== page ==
Spurred by our principals’ commitment to make New Hampshire the premier situs for trusts and trust companies in the US, Perspecta has been the chief architect of multiple legislative bills to enhance the trust laws of the state. The following timeline explores some of the key bills that have resulted in a framework of trust laws that carefully safeguards the unique balance between settlors, beneficiaries, and trustees.
Authorized the conversion of existing trusts to total return unitrusts
Repealed the rule against perpetuities
Adopted the Uniform Trust Code
Made technical changes to the Uniform Trust Code provisions to enhance flexibility
Enacted the Trust Modernization and Competitiveness Act, which allows for the formation of family trust companies, expressly recognizes trust advisors and trust protectors, enhances directed trusts, allows quiet trusts, and adopts the Uniform Principal and Income Act
Further modernized existing trust laws by allowing decanting, expanding virtual representation, permitting self-settled spendthrift trusts, and refining rules governing trust advisors and trust protectors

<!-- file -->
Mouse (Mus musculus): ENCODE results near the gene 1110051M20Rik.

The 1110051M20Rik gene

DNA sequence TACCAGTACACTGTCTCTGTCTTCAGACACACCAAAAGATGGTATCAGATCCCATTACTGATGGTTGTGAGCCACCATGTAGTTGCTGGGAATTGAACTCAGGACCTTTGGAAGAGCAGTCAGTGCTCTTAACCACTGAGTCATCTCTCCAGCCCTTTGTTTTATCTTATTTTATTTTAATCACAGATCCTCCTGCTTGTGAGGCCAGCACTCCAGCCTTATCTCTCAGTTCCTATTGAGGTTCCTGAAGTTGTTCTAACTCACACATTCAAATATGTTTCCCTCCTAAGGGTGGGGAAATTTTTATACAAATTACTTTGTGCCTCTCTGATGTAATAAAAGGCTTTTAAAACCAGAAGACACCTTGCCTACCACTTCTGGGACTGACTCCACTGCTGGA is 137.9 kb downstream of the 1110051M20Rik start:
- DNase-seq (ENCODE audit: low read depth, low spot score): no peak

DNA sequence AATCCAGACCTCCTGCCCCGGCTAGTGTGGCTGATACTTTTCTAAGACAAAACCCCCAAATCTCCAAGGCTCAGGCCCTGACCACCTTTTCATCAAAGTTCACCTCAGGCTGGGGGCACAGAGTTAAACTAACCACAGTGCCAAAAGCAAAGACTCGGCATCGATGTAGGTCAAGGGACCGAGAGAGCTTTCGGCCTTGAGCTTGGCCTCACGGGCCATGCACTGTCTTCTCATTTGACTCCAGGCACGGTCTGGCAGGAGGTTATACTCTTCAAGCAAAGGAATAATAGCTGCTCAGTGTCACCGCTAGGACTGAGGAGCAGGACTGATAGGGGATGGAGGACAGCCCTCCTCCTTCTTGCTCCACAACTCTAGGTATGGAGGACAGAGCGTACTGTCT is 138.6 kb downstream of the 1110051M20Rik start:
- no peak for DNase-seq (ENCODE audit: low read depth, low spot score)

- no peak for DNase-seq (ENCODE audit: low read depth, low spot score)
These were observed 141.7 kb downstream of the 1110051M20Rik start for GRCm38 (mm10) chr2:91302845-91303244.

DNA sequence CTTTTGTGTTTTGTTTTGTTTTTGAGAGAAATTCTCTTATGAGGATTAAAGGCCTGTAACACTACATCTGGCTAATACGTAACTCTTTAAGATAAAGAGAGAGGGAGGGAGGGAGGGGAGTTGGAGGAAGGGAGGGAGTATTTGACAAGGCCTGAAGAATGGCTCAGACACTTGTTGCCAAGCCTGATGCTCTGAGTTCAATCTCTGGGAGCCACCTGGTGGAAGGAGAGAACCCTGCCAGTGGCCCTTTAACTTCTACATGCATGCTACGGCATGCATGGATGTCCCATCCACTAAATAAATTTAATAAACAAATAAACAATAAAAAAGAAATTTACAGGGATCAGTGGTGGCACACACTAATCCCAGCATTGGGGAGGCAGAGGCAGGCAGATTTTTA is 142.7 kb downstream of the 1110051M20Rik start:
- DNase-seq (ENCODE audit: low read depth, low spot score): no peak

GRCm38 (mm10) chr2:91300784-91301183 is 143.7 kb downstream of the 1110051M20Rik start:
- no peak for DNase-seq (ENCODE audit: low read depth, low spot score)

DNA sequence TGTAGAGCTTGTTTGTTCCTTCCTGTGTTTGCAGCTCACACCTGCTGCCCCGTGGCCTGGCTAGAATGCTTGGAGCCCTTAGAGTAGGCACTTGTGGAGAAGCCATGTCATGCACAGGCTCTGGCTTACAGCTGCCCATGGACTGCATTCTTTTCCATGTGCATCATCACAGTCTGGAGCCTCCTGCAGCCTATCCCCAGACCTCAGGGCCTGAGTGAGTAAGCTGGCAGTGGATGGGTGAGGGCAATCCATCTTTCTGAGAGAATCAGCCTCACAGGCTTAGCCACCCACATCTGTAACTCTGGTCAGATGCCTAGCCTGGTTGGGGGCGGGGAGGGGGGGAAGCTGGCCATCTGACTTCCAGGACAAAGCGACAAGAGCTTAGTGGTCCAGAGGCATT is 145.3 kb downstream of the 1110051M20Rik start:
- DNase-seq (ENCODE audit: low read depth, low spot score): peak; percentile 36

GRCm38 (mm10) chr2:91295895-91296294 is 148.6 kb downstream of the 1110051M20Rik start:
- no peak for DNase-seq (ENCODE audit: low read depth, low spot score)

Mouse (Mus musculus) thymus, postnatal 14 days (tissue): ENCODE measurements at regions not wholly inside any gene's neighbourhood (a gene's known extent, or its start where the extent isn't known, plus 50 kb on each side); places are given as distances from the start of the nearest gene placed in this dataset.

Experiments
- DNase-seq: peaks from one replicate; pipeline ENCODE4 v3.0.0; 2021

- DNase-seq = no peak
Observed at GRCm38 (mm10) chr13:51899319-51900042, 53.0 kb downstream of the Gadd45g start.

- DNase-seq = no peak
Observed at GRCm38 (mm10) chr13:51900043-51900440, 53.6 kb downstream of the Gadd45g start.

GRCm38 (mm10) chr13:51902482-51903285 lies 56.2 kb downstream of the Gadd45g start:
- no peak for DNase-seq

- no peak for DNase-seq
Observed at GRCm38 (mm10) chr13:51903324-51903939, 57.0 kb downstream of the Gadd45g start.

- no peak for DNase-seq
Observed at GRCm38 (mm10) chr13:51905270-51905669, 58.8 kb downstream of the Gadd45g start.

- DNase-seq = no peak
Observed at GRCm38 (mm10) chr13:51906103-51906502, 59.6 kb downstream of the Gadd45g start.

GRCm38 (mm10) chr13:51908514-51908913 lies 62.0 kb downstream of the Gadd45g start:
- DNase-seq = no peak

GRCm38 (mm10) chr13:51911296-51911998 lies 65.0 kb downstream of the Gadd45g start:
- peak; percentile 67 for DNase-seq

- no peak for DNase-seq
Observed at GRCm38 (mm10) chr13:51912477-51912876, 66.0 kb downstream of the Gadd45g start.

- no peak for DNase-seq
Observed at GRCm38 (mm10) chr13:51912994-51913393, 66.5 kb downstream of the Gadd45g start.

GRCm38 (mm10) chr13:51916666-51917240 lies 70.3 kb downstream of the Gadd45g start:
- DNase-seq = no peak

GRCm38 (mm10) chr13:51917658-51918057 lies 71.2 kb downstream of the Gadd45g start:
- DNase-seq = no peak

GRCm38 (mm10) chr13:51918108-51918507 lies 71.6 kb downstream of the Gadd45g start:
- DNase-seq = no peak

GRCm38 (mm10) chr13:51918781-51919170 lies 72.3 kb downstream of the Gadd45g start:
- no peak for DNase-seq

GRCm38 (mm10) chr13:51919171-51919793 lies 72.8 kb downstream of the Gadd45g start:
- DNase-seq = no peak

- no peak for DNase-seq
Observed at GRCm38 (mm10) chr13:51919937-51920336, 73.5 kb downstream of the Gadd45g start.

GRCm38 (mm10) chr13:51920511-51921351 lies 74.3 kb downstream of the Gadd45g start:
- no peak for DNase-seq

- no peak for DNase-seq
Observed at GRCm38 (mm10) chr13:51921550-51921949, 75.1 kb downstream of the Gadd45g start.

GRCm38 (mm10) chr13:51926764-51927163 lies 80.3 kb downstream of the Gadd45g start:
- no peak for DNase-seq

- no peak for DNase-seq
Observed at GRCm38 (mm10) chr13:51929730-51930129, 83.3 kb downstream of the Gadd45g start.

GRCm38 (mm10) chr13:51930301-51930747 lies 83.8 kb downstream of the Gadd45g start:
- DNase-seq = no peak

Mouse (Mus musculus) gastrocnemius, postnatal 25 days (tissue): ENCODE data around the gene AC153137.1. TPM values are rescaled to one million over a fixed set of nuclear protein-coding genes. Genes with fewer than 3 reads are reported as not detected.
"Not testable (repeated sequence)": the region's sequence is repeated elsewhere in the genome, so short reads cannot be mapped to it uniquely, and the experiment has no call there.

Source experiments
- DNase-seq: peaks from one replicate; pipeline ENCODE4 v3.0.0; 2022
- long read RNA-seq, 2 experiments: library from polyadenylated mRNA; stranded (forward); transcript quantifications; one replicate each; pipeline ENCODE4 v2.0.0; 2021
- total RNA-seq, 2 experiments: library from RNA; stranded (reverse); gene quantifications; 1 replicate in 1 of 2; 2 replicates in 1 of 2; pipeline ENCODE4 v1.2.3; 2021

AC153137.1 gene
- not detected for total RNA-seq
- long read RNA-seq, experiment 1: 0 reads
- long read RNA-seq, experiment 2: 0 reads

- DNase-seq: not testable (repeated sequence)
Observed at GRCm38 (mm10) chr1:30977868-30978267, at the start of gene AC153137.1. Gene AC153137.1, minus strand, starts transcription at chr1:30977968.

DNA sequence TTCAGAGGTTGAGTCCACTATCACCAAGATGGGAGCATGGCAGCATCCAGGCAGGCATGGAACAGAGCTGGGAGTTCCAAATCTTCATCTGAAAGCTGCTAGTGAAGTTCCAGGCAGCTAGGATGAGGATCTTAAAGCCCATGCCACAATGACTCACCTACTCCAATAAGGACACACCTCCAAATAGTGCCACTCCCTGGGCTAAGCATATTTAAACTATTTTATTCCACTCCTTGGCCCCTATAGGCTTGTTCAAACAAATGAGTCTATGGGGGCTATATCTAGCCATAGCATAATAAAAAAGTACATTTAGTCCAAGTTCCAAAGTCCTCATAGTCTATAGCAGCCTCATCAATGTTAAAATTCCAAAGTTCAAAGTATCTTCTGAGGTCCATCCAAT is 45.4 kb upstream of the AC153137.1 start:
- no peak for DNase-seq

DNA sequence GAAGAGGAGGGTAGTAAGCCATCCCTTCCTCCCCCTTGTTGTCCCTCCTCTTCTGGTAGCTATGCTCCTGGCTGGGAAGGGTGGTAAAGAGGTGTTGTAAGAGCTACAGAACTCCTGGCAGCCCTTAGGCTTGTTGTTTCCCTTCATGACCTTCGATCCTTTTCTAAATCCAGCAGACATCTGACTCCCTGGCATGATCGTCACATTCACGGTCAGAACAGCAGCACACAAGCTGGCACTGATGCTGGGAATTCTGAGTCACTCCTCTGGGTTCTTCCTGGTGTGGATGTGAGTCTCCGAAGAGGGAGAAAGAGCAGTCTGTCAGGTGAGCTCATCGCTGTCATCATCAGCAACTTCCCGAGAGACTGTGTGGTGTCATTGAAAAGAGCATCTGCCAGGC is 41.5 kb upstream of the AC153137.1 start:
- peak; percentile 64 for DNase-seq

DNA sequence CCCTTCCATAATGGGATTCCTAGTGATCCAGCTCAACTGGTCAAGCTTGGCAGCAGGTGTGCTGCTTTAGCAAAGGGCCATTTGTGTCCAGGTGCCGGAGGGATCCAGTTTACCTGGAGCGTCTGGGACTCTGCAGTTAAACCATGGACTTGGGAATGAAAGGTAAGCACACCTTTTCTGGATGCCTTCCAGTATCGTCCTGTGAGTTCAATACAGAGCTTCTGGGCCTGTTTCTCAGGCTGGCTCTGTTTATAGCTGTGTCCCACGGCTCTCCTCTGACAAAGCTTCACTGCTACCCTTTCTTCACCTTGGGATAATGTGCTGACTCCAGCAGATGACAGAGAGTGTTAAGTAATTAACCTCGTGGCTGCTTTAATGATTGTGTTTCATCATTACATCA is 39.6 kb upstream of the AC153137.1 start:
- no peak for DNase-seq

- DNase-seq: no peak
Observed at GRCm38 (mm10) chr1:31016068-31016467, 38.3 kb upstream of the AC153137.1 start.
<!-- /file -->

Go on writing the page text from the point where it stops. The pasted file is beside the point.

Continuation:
Codified a new chapter for the formation and regulation of private family trust companies
Codified enforcement of no-contest provisions, affirmed the primacy of settlor intent, rejected the benefit-of-the-beneficiaries rule, and clarified the statute of limitations for actions against fiduciaries
Adopted a pass-through regime for a trust’s interest and dividends (and thus, eliminated any interest and dividend tax reporting requirement).
Enhanced protection of settlor intent, provided for lifetime approval of wills and trusts, expanded and clarified decanting statutes, created procedures for disposing of claims against settlors or trusts, provided for the limited liability of beneficiaries, and provided for the enforcement of arbitration or other nonjudicial dispute resolution procedures
Modernized and simplified the laws governing trust companies and family trust companies, allowed nonbank entities to act as trust advisor or trust protector, clarified the limitation period for claims against trustees, trust advisors, and trust protectors, and renamed the trust statutes as the New Hampshire Trust Code